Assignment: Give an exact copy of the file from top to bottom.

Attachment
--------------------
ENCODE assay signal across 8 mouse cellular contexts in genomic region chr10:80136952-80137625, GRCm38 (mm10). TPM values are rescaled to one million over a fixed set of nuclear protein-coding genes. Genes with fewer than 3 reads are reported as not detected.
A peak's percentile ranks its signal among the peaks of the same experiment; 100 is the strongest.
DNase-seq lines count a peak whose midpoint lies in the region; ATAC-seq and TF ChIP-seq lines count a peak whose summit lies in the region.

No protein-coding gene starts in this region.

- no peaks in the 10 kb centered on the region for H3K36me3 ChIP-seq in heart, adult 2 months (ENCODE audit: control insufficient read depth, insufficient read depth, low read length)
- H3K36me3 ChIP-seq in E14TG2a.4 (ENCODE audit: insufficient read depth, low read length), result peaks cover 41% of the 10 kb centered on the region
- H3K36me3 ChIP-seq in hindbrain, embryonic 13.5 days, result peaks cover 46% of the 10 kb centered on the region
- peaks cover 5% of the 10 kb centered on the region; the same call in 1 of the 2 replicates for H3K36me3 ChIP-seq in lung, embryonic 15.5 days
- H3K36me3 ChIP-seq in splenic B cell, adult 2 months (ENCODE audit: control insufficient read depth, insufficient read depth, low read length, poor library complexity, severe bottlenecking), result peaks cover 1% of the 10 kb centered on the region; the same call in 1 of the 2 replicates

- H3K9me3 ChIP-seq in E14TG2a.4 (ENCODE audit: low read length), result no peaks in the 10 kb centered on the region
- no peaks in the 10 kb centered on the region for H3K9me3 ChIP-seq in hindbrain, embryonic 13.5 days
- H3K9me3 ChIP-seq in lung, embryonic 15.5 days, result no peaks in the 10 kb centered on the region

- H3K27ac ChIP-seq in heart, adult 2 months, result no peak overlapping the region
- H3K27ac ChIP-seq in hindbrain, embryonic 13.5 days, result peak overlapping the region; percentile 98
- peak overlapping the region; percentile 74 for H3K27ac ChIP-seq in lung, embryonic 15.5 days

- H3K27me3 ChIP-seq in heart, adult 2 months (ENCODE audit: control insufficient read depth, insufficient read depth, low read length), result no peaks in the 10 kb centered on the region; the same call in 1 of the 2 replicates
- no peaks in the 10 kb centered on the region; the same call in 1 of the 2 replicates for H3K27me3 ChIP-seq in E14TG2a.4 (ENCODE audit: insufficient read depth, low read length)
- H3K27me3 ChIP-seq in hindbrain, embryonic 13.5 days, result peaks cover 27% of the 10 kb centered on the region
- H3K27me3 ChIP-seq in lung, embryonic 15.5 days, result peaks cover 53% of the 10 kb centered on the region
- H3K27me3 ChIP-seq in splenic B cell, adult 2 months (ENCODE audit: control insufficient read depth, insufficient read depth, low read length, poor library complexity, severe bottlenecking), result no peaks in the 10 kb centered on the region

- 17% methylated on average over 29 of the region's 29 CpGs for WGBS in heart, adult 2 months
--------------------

ENCODE assay signal across 8 mouse cellular contexts in genomic region chr10:80136952-80137625, GRCm38 (mm10). TPM values are rescaled to one million over a fixed set of nuclear protein-coding genes. Genes with fewer than 3 reads are reported as not detected.
A peak's percentile ranks its signal among the peaks of the same experiment; 100 is the strongest.
DNase-seq lines count a peak whose midpoint lies in the region; ATAC-seq and TF ChIP-seq lines count a peak whose summit lies in the region.

No protein-coding gene starts in this region.

- no peaks in the 10 kb centered on the region for H3K36me3 ChIP-seq in heart, adult 2 months (ENCODE audit: control insufficient read depth, insufficient read depth, low read length)
- H3K36me3 ChIP-seq in E14TG2a.4 (ENCODE audit: insufficient read depth, low read length), result peaks cover 41% of the 10 kb centered on the region
- H3K36me3 ChIP-seq in hindbrain, embryonic 13.5 days, result peaks cover 46% of the 10 kb centered on the region
- peaks cover 5% of the 10 kb centered on the region; the same call in 1 of the 2 replicates for H3K36me3 ChIP-seq in lung, embryonic 15.5 days
- H3K36me3 ChIP-seq in splenic B cell, adult 2 months (ENCODE audit: control insufficient read depth, insufficient read depth, low read length, poor library complexity, severe bottlenecking), result peaks cover 1% of the 10 kb centered on the region; the same call in 1 of the 2 replicates

- H3K9me3 ChIP-seq in E14TG2a.4 (ENCODE audit: low read length), result no peaks in the 10 kb centered on the region
- no peaks in the 10 kb centered on the region for H3K9me3 ChIP-seq in hindbrain, embryonic 13.5 days
- H3K9me3 ChIP-seq in lung, embryonic 15.5 days, result no peaks in the 10 kb centered on the region

- H3K27ac ChIP-seq in heart, adult 2 months, result no peak overlapping the region
- H3K27ac ChIP-seq in hindbrain, embryonic 13.5 days, result peak overlapping the region; percentile 98
- peak overlapping the region; percentile 74 for H3K27ac ChIP-seq in lung, embryonic 15.5 days

- H3K27me3 ChIP-seq in heart, adult 2 months (ENCODE audit: control insufficient read depth, insufficient read depth, low read length), result no peaks in the 10 kb centered on the region; the same call in 1 of the 2 replicates
- no peaks in the 10 kb centered on the region; the same call in 1 of the 2 replicates for H3K27me3 ChIP-seq in E14TG2a.4 (ENCODE audit: insufficient read depth, low read length)
- H3K27me3 ChIP-seq in hindbrain, embryonic 13.5 days, result peaks cover 27% of the 10 kb centered on the region
- H3K27me3 ChIP-seq in lung, embryonic 15.5 days, result peaks cover 53% of the 10 kb centered on the region
- H3K27me3 ChIP-seq in splenic B cell, adult 2 months (ENCODE audit: control insufficient read depth, insufficient read depth, low read length, poor library complexity, severe bottlenecking), result no peaks in the 10 kb centered on the region

- 17% methylated on average over 29 of the region's 29 CpGs for WGBS in heart, adult 2 months